Three people have led me, this week, to the realization that I must start taking my writing more seriously. That is not to say I intend to take myself anymore seriously, because people who do that are dreadfully boring. But I know I write well, and I want to write well for others; giving them something to enjoy and maybe even cherish.
I do not mean to say I am talented in the literary sense. I don't know if I can be, but that is mostly for others to judge. I write like I sing, though with more technical skill. I do not have a beautiful or powerful voice, but people enjoy the way I put over a song, and find my singing pleasant.
So, the three people. One of them did some research and found that I could have a similar lovely typing experience that I enjoy on the family iMac if I invested in a new Chromebook. You see, my evening typing is confined to an old Dell laptop. This might sound luxurious, daytime machine and nighttime machine, but the nighttime machine makes me weep with mourning for my old terrible Powerbook. I like an Apple keyboard, and I like Apple software.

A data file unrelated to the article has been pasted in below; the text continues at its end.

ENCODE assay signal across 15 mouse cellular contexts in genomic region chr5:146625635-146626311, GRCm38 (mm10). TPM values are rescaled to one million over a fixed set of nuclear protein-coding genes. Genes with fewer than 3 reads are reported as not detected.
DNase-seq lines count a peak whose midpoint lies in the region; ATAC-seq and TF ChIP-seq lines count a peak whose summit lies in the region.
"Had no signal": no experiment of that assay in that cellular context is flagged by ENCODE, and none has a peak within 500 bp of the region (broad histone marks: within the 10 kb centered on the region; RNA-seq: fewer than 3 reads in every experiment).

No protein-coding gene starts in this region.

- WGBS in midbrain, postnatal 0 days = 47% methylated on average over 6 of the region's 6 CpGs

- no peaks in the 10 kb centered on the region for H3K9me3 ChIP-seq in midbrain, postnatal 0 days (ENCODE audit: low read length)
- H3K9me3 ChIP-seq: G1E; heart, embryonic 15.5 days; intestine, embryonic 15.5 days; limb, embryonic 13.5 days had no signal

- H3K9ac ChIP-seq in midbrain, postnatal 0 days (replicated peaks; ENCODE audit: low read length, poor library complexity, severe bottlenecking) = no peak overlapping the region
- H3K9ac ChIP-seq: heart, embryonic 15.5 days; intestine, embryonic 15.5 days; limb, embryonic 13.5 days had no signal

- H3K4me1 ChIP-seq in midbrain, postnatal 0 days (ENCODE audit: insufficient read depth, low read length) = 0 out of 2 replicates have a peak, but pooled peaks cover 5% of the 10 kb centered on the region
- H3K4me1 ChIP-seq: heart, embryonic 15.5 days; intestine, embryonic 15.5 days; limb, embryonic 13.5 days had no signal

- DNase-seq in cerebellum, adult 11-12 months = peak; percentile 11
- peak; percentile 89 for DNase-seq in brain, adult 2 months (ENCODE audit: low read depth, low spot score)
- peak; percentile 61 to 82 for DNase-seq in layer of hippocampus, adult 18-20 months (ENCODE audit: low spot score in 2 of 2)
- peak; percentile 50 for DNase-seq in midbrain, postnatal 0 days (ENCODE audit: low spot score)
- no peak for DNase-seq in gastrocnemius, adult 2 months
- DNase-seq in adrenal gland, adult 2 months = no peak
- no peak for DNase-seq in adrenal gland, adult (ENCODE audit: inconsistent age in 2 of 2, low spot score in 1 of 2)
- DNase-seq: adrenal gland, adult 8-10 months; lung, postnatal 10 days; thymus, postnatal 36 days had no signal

But the new Samsung keyboard will have a similar feel, and I won't have to tear my hair out wending my way through the ugliness of Windows software and clunkiness of the Dell keyboard.
He said, "An artist needs proper tools." I like that. We use what we have, to create beauty. But when we can invest in better brushes and canvasses, it is wise to do so.
The second person said, "Write a children's story. Children see magic in the world and create meaning from it. And everyone likes a good children's story."
That's true. Everything a child sees is bigger and more magical and wonderful because they see it with newer eyes and a more roomy heart. I'm not sure I could write a good children's story, at least, of any significant length, but I will be keeping this in mind as I write the story I am organizing for November.
The third person is my seventh grade Language Arts teacher, Mrs. Juanita Grayum. The first two conversations brought her to mind, and I am so glad they did. If Google has things right for me, she is still alive and living in Arkansas, at the age of 92. Mrs. Grayum taught me to avoid helper verbs, and she also taught me a few things about dignity, drinking lots of good water, the importance of breakfast, about strong narration, and about seeing more literature in life than is written in the Great Books. I've never forgotten her or our conversations after class.
Informally, at least, I am dedicating this effort to her. She did a lot with her life, and I aim to do much more with mine, starting right now.